Cuba's Organic Revolution at Risk

Expanding trade threatens the island's sustainable farming system

| September 29, 2003

Over the past 10 years, Cuba has converted almost entirely to organic farming, becoming a model of sustainable agriculture. Last year alone, more than 3.2 million tons of food were produced in its urban organic gardens -- called organoponicos -- and farms. But as steps are taken to expand trade in agricultural products between the U.S. and Cuba, the 'strength of Cuba's food security' will be challenged, notes Eliza Barclay for the Environmental News Network. U.S. food exporters such as Archer Daniels Midland, which in 2001 signed the first trade deal with the Cuban government since the U.S. trade embargo was established more than 40 years ago, are anxious to enter the Cuban market, Barclay notes. And the Cuban government is hoping that such deals will eventually spell the end of the embargo. How that will affect Cuba's organic revolution is anybody's guess.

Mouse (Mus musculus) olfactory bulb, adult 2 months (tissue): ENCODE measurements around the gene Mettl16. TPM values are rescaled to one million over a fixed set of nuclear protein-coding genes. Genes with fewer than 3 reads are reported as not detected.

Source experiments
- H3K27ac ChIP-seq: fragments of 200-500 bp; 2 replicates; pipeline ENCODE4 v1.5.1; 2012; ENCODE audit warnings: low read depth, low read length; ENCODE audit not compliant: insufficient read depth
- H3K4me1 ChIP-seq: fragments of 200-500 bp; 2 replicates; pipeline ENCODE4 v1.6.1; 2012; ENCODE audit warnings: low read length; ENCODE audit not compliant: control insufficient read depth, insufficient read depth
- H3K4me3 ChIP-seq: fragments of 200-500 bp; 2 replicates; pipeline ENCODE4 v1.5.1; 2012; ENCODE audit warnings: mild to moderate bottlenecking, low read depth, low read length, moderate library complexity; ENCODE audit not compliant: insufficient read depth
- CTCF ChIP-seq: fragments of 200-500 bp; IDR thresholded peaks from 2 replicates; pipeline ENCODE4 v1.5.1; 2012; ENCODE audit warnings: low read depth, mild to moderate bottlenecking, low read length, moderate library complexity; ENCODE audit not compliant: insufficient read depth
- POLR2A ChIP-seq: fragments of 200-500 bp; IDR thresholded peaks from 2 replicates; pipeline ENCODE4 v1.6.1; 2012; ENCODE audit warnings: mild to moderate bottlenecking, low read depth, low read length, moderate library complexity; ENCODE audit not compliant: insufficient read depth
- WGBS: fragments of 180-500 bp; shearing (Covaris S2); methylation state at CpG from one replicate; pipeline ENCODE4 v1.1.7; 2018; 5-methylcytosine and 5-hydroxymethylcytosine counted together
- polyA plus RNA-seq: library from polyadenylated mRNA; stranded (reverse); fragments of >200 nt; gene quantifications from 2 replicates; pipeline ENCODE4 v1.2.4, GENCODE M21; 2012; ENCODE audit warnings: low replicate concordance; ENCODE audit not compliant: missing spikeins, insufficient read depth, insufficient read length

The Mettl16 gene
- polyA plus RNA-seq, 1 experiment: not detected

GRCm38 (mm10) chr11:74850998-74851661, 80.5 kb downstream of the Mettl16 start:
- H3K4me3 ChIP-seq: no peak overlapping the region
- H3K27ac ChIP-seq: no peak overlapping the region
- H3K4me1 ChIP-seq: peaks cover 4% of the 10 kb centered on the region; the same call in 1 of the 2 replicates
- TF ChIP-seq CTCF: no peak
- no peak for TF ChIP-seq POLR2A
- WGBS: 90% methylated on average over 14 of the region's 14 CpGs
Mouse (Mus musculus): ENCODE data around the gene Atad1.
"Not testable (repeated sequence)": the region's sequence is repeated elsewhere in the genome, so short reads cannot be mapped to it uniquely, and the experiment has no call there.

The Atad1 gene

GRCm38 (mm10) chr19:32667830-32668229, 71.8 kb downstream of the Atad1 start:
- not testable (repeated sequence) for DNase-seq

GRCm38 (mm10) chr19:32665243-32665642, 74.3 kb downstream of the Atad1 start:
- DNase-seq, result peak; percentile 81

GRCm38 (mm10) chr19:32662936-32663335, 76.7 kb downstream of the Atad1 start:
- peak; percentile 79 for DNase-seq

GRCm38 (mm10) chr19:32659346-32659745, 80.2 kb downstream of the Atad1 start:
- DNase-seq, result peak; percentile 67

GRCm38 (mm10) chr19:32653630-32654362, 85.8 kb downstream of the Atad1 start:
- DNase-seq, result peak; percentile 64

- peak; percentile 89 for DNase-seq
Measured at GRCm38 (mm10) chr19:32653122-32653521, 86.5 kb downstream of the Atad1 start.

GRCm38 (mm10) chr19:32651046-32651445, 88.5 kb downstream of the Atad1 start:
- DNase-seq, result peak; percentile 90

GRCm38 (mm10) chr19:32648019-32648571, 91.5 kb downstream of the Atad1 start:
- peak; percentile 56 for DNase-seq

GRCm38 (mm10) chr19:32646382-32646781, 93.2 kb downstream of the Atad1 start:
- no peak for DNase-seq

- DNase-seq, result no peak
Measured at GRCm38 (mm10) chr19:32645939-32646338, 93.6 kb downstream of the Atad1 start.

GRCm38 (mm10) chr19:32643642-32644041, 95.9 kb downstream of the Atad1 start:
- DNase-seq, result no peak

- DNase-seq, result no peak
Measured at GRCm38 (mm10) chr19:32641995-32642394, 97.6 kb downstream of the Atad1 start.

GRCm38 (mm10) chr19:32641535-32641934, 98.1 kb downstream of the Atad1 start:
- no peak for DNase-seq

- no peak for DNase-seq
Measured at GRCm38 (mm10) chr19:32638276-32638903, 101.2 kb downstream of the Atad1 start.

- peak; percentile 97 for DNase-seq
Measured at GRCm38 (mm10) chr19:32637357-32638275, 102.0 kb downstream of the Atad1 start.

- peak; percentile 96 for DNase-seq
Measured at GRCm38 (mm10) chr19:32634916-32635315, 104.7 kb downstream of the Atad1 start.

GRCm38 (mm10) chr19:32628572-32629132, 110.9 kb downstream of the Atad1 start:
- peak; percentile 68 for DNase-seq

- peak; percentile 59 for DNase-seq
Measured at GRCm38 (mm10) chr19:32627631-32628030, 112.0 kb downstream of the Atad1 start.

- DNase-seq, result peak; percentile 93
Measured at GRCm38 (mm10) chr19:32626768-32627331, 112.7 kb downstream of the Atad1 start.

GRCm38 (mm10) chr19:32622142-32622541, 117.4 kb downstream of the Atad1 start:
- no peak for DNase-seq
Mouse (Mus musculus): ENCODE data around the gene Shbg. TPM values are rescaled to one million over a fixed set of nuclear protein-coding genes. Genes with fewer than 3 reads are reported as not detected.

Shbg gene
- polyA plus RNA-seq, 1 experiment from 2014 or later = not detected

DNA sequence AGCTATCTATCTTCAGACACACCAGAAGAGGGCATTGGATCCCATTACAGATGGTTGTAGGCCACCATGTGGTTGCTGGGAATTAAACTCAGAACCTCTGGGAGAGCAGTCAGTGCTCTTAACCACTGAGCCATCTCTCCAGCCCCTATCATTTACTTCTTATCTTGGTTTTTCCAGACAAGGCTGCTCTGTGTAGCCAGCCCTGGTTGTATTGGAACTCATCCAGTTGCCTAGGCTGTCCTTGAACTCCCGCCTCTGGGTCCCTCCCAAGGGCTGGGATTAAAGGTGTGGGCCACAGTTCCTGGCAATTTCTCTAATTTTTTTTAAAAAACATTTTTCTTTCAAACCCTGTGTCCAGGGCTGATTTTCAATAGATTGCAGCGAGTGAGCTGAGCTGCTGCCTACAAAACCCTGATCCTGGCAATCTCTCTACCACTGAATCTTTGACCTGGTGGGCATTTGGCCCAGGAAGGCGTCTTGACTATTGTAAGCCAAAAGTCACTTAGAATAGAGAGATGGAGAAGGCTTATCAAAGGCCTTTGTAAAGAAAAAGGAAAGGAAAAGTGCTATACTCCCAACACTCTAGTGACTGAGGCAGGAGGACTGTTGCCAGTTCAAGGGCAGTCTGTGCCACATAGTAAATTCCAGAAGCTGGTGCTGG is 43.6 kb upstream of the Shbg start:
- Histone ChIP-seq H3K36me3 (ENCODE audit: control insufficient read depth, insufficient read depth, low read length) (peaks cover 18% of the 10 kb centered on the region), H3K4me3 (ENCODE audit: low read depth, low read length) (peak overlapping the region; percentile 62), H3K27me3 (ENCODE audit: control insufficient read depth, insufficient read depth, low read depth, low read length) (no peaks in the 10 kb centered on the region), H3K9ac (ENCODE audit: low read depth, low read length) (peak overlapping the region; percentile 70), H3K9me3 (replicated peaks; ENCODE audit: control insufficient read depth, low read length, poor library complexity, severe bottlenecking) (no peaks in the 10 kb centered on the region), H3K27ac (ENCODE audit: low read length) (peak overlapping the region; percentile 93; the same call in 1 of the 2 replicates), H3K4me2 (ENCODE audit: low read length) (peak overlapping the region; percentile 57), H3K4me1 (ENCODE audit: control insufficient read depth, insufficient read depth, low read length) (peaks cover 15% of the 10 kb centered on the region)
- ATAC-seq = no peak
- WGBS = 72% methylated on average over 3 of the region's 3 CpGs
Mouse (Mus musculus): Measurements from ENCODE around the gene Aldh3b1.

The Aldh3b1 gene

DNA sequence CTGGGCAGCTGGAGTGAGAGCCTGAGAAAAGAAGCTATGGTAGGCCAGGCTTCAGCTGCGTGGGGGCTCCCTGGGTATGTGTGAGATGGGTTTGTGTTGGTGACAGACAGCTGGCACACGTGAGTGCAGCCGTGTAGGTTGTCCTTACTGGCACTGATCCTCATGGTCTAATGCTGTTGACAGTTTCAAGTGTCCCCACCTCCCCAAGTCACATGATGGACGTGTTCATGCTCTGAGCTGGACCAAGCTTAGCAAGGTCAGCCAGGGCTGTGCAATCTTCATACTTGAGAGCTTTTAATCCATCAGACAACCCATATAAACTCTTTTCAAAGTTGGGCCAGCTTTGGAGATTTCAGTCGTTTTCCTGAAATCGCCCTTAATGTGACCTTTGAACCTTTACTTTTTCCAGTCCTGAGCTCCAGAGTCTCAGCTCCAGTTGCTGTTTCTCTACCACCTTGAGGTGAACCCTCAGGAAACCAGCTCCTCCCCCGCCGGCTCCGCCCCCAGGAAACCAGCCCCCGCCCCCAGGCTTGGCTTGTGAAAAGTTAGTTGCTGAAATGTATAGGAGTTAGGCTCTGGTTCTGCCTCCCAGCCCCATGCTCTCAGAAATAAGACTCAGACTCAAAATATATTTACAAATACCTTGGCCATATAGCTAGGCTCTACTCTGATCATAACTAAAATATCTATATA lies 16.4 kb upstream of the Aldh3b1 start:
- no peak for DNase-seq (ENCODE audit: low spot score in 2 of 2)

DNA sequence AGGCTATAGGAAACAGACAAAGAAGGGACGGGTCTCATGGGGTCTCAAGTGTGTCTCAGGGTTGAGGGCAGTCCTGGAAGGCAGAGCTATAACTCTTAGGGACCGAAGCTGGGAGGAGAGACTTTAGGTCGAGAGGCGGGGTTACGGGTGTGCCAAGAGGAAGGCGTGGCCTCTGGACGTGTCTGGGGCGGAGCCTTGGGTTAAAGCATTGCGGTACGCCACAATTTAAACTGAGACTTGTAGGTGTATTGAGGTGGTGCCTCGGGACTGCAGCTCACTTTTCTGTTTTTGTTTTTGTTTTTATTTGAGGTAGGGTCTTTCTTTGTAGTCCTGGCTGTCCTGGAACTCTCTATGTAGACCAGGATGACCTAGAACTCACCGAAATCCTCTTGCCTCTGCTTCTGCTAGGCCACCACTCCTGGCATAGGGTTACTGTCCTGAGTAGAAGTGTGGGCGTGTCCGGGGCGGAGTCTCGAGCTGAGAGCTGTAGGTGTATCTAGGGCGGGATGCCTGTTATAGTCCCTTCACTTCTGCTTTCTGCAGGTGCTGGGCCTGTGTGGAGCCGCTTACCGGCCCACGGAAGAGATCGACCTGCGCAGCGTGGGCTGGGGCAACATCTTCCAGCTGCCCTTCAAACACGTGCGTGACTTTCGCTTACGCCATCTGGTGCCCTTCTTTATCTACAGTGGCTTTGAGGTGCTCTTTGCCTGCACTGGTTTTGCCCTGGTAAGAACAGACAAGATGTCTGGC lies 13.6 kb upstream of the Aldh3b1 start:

-- Erica Wetter

Go there>>Cuba's Security in Fresh Produce

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